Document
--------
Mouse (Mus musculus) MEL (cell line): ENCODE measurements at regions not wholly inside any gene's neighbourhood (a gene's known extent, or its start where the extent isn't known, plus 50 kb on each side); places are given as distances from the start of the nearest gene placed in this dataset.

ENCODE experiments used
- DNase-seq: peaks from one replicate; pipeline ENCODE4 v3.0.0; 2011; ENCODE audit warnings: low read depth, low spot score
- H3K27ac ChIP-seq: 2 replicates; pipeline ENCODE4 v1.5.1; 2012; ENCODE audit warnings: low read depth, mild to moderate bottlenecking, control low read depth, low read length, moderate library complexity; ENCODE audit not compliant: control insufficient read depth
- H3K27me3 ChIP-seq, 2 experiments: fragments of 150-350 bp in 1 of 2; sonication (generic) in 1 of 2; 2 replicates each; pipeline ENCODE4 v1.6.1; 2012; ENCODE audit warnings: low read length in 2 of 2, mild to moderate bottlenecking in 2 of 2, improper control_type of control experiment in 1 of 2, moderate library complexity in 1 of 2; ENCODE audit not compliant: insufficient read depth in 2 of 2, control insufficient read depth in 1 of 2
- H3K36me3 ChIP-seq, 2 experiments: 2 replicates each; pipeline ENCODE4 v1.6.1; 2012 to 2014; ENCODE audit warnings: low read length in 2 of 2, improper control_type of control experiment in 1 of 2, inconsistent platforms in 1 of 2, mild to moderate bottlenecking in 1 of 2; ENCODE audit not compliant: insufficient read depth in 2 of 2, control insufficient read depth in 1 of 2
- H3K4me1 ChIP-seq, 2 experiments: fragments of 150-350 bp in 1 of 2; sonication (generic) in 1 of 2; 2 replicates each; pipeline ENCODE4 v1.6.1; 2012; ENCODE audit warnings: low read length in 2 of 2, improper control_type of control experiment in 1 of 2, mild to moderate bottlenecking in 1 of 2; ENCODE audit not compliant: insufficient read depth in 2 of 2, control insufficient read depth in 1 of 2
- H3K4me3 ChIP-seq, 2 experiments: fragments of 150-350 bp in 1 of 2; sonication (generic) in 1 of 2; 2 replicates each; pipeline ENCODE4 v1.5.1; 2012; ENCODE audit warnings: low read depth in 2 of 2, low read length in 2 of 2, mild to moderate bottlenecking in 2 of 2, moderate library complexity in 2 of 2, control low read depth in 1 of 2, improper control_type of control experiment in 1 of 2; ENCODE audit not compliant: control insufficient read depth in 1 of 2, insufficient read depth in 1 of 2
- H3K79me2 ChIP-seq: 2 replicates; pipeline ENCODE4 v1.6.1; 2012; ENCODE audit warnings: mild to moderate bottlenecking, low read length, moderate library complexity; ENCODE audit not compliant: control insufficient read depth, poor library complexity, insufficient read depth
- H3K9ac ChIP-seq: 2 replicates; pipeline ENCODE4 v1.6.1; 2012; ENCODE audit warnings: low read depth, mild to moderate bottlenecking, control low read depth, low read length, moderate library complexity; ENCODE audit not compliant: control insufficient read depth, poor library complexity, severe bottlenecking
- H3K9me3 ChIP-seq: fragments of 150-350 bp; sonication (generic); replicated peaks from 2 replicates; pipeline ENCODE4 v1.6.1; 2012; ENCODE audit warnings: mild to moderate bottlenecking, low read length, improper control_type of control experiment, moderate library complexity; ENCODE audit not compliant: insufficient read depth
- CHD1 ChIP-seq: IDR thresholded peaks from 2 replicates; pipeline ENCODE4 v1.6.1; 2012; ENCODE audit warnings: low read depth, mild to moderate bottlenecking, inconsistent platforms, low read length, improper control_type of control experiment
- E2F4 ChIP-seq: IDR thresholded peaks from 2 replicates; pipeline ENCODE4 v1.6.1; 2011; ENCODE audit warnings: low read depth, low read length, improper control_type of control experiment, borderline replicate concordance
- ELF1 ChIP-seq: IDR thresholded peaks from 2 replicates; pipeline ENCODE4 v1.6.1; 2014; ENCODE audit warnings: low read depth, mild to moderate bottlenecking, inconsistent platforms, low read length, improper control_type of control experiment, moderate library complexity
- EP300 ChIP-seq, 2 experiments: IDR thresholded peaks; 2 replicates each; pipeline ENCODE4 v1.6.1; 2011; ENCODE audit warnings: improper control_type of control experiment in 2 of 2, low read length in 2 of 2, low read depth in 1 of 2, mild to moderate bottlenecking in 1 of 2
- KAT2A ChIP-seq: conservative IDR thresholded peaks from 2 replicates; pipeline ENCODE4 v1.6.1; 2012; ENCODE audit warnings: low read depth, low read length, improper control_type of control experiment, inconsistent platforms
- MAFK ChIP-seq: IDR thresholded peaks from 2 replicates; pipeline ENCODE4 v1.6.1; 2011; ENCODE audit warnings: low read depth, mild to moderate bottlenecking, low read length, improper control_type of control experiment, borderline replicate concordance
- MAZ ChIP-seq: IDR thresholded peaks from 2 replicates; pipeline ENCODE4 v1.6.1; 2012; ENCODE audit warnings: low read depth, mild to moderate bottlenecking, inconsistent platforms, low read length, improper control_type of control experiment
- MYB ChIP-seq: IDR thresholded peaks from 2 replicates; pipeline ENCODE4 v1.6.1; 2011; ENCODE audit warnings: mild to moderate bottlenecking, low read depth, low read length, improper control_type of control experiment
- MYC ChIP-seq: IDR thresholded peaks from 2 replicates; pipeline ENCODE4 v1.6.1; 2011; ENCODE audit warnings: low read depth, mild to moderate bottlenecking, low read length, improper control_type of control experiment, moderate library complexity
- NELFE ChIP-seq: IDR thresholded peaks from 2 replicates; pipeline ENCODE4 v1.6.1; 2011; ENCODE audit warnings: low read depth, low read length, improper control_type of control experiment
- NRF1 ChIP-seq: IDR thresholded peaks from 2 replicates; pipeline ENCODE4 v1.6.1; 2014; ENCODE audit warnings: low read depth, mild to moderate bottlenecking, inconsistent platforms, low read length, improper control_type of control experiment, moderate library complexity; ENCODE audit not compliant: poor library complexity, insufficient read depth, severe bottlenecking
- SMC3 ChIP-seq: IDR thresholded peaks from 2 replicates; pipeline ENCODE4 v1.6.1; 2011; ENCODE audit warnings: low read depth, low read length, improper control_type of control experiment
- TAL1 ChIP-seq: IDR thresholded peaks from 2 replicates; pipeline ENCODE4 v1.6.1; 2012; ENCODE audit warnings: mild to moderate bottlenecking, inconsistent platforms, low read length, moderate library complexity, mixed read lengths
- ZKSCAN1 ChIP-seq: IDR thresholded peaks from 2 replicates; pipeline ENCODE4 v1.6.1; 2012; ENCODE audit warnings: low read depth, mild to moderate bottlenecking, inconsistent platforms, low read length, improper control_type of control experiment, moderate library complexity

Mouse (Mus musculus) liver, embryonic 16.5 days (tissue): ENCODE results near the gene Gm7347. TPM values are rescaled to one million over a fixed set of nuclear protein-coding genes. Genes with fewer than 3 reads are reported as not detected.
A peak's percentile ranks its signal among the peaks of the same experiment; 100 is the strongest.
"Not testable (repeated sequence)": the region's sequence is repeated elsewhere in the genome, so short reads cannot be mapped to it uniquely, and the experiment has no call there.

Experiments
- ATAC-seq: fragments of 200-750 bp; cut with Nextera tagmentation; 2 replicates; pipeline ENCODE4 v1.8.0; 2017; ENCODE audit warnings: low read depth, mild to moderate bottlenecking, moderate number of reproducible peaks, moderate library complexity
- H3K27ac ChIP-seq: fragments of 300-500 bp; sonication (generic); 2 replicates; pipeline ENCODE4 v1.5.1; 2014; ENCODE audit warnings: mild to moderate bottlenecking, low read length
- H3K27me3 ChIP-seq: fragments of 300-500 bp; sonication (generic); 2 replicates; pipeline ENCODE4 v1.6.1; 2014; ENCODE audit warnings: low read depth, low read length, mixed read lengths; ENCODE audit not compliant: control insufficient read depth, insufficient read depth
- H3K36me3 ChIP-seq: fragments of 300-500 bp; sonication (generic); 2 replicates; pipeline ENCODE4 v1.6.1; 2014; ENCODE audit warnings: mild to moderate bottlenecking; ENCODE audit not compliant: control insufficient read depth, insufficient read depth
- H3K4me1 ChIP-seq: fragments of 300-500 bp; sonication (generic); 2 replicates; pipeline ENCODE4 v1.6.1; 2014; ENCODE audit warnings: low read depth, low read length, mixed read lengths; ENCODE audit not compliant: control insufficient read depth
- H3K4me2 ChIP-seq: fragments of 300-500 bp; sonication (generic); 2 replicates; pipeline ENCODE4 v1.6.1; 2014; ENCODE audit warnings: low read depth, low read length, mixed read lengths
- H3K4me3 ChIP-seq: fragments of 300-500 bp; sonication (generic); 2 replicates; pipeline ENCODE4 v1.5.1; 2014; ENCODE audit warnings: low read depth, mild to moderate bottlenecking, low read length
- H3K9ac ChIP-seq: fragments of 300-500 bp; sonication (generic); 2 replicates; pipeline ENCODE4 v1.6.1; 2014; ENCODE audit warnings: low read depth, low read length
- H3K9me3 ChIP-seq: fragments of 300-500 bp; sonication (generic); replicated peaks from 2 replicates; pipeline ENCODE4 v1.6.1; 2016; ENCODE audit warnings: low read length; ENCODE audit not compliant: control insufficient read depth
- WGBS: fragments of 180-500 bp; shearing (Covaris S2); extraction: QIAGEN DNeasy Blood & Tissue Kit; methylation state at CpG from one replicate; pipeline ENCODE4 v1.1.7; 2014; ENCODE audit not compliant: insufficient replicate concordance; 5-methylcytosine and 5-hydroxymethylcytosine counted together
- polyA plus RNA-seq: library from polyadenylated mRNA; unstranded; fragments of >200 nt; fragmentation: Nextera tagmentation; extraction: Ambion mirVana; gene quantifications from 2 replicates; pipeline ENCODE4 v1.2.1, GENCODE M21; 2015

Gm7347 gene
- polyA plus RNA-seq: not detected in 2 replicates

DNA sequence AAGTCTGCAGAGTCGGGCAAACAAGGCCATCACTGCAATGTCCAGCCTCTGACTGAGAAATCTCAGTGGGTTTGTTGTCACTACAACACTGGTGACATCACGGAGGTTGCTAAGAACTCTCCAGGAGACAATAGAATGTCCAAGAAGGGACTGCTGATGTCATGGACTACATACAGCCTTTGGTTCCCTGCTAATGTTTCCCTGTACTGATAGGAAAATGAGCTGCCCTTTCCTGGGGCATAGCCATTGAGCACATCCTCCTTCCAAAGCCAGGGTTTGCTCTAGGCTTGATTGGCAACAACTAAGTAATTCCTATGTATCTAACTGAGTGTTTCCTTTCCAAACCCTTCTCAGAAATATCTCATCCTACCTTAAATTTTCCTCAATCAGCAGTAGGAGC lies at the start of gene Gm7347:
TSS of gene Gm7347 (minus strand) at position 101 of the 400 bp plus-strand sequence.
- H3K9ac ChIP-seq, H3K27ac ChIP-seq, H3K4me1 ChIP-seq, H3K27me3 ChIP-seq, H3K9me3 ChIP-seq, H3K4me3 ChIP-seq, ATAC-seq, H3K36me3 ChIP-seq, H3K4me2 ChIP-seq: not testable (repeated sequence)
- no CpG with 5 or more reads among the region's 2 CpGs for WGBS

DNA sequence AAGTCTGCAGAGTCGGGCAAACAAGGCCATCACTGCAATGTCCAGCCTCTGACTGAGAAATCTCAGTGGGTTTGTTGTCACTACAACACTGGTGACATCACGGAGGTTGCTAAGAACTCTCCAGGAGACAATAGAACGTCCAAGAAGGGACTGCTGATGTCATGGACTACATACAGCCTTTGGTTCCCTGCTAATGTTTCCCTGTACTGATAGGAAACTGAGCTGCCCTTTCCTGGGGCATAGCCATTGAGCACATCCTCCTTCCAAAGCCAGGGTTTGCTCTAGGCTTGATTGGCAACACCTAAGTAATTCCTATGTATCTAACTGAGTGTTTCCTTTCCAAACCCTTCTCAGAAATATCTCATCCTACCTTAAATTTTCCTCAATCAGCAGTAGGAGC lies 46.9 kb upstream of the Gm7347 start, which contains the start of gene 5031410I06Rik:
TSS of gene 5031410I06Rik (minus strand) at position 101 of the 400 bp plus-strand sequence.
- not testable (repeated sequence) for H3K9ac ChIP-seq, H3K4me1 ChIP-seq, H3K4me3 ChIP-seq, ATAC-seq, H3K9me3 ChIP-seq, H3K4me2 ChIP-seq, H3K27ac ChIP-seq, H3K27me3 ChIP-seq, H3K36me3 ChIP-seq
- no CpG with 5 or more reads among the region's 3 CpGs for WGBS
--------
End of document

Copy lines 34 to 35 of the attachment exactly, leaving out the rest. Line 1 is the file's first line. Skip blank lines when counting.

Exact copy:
- H3K4me1 ChIP-seq: fragments of 300-500 bp; sonication (generic); 2 replicates; pipeline ENCODE4 v1.6.1; 2014; ENCODE audit warnings: low read depth, low read length, mixed read lengths; ENCODE audit not compliant: control insufficient read depth
- H3K4me2 ChIP-seq: fragments of 300-500 bp; sonication (generic); 2 replicates; pipeline ENCODE4 v1.6.1; 2014; ENCODE audit warnings: low read depth, low read length, mixed read lengths